I didn’t know who to believe and then I saw a real estate business in an old building and a man was sitting at a computer. That was my hero Nabil. I showed him the address and did my best to explain the situation. He caught on real fast and let me use his computer, where many of the keys are different from the American key board. But never mind, he was patient. He went next door to another business where the gentleman spoke a bit more English. We saw my booking right there on the screen.

Nabil who generously helped me

Zeynettin was the second hero. He was the person who saw the mistake, where the American lady (me) switched the letters from Fatih Hotel to Faith Hotel.

Zeynettin made a call to the right hotel and got the directions. Nabil and I walked a block or so for a taxi. He gave instructions to the driver and told me how much to pay him.

We got to the hotel…and guess what? There were no rooms.

“I have a reservation.” “Yes, please have a seat.” I went into the community room where people were eating breakfast. A lady came in with a plate of food and I told her that I hadn’t even registered yet. But she motioned  that it was okay to go ahead. So that was the second breakfast today.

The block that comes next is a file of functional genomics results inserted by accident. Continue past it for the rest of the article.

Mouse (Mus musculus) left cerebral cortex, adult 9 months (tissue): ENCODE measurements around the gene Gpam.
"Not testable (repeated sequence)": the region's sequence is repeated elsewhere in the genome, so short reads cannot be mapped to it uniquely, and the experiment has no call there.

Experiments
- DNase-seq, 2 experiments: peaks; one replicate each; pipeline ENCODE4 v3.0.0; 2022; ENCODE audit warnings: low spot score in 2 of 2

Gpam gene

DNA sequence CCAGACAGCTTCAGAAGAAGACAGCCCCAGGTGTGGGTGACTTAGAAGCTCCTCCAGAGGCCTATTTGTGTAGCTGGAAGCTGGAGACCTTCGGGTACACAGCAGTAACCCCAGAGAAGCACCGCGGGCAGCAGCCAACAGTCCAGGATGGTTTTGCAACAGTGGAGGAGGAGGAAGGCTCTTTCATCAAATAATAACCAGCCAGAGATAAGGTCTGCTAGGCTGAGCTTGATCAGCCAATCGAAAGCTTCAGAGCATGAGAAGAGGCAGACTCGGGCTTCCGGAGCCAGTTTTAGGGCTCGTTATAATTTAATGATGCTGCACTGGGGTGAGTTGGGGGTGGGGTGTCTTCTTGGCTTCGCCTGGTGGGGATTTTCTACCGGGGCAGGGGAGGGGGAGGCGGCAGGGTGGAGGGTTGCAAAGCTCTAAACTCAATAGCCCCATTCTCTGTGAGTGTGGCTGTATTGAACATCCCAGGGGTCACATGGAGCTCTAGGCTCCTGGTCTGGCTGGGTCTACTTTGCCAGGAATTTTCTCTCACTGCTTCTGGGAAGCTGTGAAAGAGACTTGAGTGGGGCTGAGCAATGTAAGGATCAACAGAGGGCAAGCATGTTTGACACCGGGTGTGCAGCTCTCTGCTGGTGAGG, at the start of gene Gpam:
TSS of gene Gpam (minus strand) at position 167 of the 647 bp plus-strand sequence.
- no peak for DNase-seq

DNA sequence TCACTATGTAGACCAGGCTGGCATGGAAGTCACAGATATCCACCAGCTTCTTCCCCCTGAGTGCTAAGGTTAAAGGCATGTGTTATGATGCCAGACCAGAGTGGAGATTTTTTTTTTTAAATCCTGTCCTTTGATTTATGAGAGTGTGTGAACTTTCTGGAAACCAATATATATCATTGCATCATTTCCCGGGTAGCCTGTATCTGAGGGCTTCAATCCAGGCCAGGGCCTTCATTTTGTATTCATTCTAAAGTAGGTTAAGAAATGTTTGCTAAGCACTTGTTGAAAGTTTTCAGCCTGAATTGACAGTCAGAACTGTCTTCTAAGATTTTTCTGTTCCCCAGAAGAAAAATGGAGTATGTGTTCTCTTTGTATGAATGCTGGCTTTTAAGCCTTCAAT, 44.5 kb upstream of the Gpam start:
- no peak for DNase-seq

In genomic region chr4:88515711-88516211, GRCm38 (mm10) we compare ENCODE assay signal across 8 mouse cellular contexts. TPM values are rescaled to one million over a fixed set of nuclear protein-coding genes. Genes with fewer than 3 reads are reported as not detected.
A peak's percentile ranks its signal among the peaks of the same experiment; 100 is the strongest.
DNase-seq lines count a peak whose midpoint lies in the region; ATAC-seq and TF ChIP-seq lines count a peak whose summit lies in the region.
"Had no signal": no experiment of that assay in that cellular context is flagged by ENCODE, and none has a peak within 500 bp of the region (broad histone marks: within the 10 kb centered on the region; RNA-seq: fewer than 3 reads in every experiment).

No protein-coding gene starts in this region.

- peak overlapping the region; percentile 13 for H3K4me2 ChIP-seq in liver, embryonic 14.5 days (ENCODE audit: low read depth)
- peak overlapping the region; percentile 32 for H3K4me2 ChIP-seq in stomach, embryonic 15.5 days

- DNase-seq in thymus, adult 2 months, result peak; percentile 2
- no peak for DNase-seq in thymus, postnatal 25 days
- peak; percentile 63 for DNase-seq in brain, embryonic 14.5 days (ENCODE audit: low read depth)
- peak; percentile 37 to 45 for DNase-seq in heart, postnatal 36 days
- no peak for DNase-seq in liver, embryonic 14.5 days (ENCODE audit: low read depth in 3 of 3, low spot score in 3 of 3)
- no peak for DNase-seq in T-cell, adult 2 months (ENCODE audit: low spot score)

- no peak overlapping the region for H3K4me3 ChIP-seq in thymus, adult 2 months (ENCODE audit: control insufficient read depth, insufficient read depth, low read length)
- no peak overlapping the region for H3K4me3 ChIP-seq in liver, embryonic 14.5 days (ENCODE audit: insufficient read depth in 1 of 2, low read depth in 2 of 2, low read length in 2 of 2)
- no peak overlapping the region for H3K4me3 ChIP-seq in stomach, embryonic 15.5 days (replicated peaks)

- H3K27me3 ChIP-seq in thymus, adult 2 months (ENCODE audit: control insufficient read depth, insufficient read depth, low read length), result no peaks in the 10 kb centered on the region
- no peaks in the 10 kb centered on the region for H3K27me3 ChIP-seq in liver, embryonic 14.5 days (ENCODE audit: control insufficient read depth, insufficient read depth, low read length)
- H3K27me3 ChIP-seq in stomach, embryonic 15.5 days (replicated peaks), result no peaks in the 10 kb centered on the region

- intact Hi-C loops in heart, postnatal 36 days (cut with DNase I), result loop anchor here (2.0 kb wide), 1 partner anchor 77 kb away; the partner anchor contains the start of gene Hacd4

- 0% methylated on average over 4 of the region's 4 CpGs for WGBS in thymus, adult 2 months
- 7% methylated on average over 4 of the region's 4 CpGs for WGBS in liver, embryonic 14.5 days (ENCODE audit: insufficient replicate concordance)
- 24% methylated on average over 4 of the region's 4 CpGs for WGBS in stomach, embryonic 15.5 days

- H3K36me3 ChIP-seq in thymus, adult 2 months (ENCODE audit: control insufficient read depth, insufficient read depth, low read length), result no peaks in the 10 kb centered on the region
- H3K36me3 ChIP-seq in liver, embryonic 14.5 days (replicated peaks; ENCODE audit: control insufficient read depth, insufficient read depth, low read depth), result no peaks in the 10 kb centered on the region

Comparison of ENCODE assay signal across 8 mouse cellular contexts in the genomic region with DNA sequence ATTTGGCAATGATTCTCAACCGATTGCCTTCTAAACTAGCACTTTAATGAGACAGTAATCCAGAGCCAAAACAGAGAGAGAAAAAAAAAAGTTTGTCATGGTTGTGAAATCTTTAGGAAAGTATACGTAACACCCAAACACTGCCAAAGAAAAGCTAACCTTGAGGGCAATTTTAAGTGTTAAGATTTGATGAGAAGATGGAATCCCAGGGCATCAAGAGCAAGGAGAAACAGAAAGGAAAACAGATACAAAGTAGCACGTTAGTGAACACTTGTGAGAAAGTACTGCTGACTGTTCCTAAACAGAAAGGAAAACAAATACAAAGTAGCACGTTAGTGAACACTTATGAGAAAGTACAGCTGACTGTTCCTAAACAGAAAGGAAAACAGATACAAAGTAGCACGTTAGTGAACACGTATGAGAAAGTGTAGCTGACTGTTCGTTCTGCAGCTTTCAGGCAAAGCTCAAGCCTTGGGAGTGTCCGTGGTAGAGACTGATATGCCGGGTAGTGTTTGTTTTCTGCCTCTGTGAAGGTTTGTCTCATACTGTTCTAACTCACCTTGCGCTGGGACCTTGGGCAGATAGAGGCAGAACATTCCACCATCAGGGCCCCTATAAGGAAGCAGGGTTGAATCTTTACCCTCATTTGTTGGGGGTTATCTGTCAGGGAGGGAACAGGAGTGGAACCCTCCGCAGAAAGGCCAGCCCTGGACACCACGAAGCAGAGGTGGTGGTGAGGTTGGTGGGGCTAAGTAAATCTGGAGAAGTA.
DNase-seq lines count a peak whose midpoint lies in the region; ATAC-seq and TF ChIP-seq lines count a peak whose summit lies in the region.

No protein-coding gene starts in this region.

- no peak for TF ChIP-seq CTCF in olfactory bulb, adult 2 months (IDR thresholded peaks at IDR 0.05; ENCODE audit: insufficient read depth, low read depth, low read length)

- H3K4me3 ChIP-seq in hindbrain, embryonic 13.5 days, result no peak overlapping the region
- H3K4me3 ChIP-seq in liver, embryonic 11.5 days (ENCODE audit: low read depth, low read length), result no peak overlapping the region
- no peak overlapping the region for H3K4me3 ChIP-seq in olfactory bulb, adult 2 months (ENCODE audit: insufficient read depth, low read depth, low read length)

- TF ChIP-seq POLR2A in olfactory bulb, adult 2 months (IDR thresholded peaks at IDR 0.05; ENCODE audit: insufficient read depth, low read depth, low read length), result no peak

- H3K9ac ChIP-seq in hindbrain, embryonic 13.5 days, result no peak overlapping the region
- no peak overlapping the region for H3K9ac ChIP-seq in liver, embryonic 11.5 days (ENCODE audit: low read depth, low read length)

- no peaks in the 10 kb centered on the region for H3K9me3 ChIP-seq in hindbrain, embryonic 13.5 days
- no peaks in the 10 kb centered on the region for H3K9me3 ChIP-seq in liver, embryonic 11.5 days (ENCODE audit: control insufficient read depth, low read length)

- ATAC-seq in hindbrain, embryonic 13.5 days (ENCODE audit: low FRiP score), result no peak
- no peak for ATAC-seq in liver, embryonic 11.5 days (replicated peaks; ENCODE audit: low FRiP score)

In about one hour the owner of the hotel came to me and explained the mistake, but not to worry, he had another hotel and his relative has a hotel, so he would make certain I’d  have a room for the night.

He took me to the Tulip hotel which is near the famous Blue Mosque. The gentleman who owns the hotel speaks very good English and is an interesting fellow, who has taught school and studied religion.

The owner of the Fatih Hotel was willing to take me to his own home if a room wasn’t found. I thought that would be a perfect solution, but I kept thinking about his wife. Would she like it if her husband brought a strange person home?

Anyway, back to where we started this conversation: my thesis that most people are good was brought home again today.

My question lingers, however: why didn’t the taxi driver just look at the address and take me there?



cat, spice, gull, and street photos go with story below

I learned more about the dried vegetables in this post. They are dried and then put into hot water. When they open up they are then stuffed with a variety of items, mostly rice and perhaps meat. They are called dolmas. The dolmas we know in the U.S. are the stuffed grape leaves.

spice and herb shop

A street on the Asian side of Turkey